As of early August, 2004, the focus of this web site will primarily be to inventory older octagon, hexagon, and round houses, including lighthouse keeper houses, in the U.S. and Canada, with an emphasis on their history when available. A rough rule of thumb is houses built before 1950. In practice, this will mostly mean 85 years or so ago, since apparently few octagon and hexagon houses were built in the US between about 1915 and 1950. Older octagon and hexagon school houses, mostly occurring in eastern Pennsylvania, and to a lesser extent in New Jersey and New York, will also be kept, and new listings added when and if they become available. Often as not the structures were turned into homes as the days of the small school building ebbed. The structure of the site will otherwise not change. These changes strictly reflect my own interests.
Originally the largest single source data source was the list privately published
by a Rochester NY architect, Carl F. Schmidt, as The Octagon Fad, 1958.
Left click on the image below for a larger version.
The goal for those houses still known is to provide as much information as possible for each one, including its history, historical photographs, and floor plans. For the time being the priority is just to get basic data on as many buildings as possible, in part to ensure that they do not fade from memory before they are listed. Information about a house can be added more easily than determining that a house now gone ever existed. Recent changes to copyright laws make it likely that few will live long enough to see older books containing photographs enter the public domain. But unencumbered photographs of all ages for inclusion on this site are very welcome. Digital cameras are made to order for a project like this, and people are encouraged to e-mail photos of possible interest.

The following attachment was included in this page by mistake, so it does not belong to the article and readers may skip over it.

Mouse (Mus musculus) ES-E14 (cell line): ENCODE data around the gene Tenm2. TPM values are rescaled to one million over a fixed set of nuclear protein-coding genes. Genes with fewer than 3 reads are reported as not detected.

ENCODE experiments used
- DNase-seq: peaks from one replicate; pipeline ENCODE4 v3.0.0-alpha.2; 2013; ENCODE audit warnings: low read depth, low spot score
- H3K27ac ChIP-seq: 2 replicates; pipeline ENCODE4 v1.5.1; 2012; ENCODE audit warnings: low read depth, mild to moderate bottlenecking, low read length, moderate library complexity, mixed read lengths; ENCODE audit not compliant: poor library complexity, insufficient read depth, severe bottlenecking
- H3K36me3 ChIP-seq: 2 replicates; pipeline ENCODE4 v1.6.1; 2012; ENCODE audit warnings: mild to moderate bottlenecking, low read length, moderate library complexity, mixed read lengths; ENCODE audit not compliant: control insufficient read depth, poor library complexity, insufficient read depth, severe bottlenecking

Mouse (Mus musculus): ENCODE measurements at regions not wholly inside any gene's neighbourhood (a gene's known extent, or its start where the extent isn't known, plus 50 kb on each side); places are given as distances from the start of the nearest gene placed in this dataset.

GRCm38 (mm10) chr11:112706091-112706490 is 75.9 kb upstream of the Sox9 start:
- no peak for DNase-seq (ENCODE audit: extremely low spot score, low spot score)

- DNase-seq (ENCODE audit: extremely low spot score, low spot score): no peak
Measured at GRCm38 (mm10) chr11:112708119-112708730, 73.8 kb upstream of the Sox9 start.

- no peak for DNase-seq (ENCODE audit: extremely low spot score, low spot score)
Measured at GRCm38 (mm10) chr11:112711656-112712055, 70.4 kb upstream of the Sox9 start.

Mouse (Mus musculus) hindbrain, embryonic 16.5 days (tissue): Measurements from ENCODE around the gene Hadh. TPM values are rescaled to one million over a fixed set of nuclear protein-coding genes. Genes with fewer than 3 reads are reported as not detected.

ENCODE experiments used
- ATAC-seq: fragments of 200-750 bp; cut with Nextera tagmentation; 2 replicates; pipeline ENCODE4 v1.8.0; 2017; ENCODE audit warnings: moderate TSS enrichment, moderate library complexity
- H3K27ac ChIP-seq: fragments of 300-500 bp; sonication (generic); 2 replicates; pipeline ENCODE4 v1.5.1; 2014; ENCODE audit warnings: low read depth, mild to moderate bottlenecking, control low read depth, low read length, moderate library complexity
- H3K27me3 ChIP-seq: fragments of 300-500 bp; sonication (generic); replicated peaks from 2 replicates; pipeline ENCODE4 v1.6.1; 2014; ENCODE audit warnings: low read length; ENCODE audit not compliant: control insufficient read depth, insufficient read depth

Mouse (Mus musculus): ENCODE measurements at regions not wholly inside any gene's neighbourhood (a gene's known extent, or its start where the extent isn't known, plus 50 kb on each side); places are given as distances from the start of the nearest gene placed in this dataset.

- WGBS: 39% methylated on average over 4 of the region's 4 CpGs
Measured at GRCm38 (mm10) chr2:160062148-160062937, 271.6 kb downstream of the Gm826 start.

It's plausible that most of the standing octagon houses are already part of the inventory. Photographs are still needed for many. Locating information about houses that once existed is a challenge. Over time it's hoped that older books on architecture, local histories, historical societies, and historians, will provide more leads. I know of two houses in my own home town that each disappeared 45 or more years ago, and with this knowledge can turn up photographs and other details. But without knowing at least this much progress will remain elusive, and subject to luck.
Areas of hope include book scanning projects, like the one Google has embarked on. It includes the old proceedings of historical societies, and the scans have been process with character recognition software so the test can be searched. This has already yielded results for both standing and no longer standing houses. Satellite images provide the ability to both find and verify the existence of houses, expecially in smaller towns. Goggle and others are also scanning old newspapers and magazines, and these too will likely provide new entries to the inventory as these kinds of projects evolve.
The realization has recently emerged that almost all standing houses are but shells of the original homes. In almost all cases the porches, containing vast amounts of lumber, have long since rotted away, and are now too expensive to replace. In many cases the cupolas are gone, and so is much of the ornate wood trim - "gingerbread" - that was orginally part of the house. The paints of the 1850s and 1860s provided some color - mostly red, yellow, white, blue, green, and black - but almost no protection. The paints were usually made of oxides of metals.
The expectation was that when the wood inevitably rotted away, it would be replaced. Hardwoods were essentially free in the 1850s and 1860s, but then, all of a sudden, they were mostly gone, and expensive.
So most standing houses lack the original porches, and sometimes the cupolas and wood trim. This makes early photographs of the houses particularly valuable. Often, what stands today is a rather naked version of the orginal house. On the inside, rarely available for the inventory, the houses have often been hacked up in to apartment units, if because they now reside in declining neighborhoods. As a result, the few examples that have been restored based on good historical data are particularly valuable today. The rest are continually in danger of being razed, or used for fire practice, because their condition and location no longer attracts restoration efforts.
Send e-mail to either R. Kline or E. Puerzer.